Fireworks

Small fireworks are now legal in New York State. I saw them for sale on Sunday at the A&P. The brother of a college boyfriend had blown off three fingers in a fireworks accident in high school so beyond sparklers, while I love watching them, going near them makes me nervous.

I sometimes ask myself, “Where have you been?” Do you? Have you recently “discovered” something everyone else already knows about?

where have I been

Service of Getting the Facts Right

June 18th, 2015

Categories: Facts, Mistakes, Writers

Just the Facts

This guest post is written by Homer Byington who continues to devour history books and biographies as he has since childhood and has an uncanny memory for facts.  My husband wrote:

Ashley Jackson’s Churchill, (Quircus, New York, 2014), and Harry L. Katz and The Library of Congress’s Mark Twain’s America, (Little, Brown and Company, New York, 2014), have more in common than that I just finished one and started the other.

Churchill book coverBoth books received excellent notices. The recent glowing review in The Wall Street Journal was what prompted me to read the latter, and I can attest to the quality of the writing and fresh, balanced thinking in the former. Jackson’s work reminds me a little of that great popular historian, George M Trevelyan’s. However, while the illustrations in Mark Twain’s America are lavish and stunning, it reads like it was written by a committee, which it probably was. The book is also minimally annotated and the index is a joke.

Mark Twain's America coverThese books have more in common than just success. Unfortunately, they both contain factual errors.

The photo caption under a photograph of the three men on page 5 of the insert to Churchill reads, “December 1943: The Bermuda conference. French Premier Joseph Laniel, President Eisenhower and Churchill.” The 1943 must be a typo; the date should be December 1953 when the three of them did meet in Bermuda. What is confusing is that Churchill also met with then General Eisenhower in Tunis in December of 1943, but it was not likely at that time that either of the two had ever heard of Laniel who was then living in occupied France.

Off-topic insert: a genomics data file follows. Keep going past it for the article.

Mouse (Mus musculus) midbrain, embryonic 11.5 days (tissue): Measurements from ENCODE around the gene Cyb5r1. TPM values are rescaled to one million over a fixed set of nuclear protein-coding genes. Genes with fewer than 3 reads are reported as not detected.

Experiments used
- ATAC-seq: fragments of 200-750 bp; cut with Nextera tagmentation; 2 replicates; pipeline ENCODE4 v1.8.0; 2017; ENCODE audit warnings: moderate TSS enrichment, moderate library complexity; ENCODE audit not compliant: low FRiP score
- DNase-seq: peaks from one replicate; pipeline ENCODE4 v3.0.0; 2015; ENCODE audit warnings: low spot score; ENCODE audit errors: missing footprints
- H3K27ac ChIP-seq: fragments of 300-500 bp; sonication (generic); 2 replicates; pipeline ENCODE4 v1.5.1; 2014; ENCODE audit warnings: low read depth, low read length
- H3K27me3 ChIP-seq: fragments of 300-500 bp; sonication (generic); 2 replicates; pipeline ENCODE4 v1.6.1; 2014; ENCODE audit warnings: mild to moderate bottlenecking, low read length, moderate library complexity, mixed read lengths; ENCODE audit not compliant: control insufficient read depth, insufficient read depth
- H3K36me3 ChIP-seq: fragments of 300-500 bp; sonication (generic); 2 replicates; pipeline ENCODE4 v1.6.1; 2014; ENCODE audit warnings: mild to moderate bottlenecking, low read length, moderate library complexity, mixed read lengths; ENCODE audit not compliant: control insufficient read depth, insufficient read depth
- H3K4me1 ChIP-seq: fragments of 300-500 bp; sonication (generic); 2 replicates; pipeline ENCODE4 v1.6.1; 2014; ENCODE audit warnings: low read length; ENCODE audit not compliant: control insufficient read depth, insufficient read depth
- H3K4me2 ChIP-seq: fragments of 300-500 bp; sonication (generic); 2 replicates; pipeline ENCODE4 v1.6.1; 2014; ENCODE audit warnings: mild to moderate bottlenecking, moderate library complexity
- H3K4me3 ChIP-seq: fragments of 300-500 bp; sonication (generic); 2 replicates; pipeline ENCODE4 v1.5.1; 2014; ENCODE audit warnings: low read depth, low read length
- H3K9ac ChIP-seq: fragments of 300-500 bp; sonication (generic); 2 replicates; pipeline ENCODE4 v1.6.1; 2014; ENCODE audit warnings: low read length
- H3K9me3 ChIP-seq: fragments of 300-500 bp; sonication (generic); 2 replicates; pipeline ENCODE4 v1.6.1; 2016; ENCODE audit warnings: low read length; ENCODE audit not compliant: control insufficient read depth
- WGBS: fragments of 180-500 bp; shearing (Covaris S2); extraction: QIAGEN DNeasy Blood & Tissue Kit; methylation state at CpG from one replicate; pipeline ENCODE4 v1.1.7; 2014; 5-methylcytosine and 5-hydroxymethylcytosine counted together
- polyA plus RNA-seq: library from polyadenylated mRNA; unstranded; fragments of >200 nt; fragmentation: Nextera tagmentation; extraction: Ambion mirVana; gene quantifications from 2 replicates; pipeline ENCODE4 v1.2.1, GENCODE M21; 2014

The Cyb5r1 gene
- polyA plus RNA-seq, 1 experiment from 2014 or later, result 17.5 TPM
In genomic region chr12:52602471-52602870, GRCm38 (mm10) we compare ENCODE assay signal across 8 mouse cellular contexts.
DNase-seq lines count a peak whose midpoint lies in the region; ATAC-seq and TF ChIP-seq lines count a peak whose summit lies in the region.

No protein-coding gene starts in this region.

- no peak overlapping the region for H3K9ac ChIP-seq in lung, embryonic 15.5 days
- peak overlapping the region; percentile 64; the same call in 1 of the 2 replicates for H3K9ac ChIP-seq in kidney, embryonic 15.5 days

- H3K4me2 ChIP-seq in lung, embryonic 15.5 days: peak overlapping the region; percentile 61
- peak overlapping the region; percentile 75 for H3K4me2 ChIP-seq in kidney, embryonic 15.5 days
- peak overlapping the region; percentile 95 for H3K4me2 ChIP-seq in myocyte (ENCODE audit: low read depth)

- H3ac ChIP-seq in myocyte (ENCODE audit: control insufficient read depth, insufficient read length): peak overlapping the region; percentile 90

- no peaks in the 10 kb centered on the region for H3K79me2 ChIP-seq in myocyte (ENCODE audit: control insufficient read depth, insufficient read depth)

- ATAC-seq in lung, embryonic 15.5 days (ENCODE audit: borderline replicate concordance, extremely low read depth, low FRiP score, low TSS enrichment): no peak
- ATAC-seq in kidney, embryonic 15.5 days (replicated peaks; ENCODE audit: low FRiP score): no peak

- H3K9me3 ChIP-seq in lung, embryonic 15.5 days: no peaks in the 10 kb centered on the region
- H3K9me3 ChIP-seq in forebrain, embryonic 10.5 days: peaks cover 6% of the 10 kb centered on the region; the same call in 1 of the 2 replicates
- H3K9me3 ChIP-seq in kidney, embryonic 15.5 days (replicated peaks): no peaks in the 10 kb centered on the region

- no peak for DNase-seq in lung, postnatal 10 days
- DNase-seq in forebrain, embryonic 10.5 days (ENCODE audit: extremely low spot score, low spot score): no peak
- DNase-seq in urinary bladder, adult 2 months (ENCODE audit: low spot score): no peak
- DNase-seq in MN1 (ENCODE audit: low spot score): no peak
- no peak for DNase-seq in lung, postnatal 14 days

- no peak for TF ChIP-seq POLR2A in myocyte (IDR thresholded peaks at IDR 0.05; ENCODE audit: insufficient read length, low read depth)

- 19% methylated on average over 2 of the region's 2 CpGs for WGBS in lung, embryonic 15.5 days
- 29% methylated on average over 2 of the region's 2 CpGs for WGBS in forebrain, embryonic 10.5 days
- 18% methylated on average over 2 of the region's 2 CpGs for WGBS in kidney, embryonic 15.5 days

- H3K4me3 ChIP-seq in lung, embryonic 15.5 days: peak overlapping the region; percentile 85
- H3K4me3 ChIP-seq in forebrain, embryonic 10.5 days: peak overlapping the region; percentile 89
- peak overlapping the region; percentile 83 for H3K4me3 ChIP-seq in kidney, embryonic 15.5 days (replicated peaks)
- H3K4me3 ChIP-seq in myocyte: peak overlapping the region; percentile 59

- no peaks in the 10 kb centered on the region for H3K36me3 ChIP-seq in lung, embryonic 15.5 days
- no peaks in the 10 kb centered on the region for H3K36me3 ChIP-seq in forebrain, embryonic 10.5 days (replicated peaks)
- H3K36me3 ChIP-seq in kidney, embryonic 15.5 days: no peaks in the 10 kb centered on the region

On page 22 of Mark Twain’s America, the authors, writing about John Marshall Clemens, the father of Samuel Clemens (Mark Twain) state: “Trained as a lawyer in Kentucky, and named after the country’s first Chief Justice of the Supreme Court, he….” John Jay was the country’s first Chief Justice of the Supreme Court. I am not bragging, but I knew that before I reached high school. John Marshall was not even the second or third. The position was considered sufficiently miserable, that nobody would do it for long. That is the beauty of the Marshall story. When President Adams offered him the job, he took it and did much to make the court what it is today.

I know about editors, proofreaders and fact checkers, but I blame the authors. If they cannot get their facts right themselves, how can we trust what they write? The Library of Congress, especially, should be ashamed of itself, and Mark Twain’s America, because of the pictures, is likely to end up in every school library in the country.

What do you think? Should authors be held accountable for errors of fact in their work? Or is it all right for them to slough off the blame on their editors, proof readers and fact checkers?  Can you share other such examples of factual mistakes?

Proofread

Service of Strangers Knowing More About You Than Your Family Does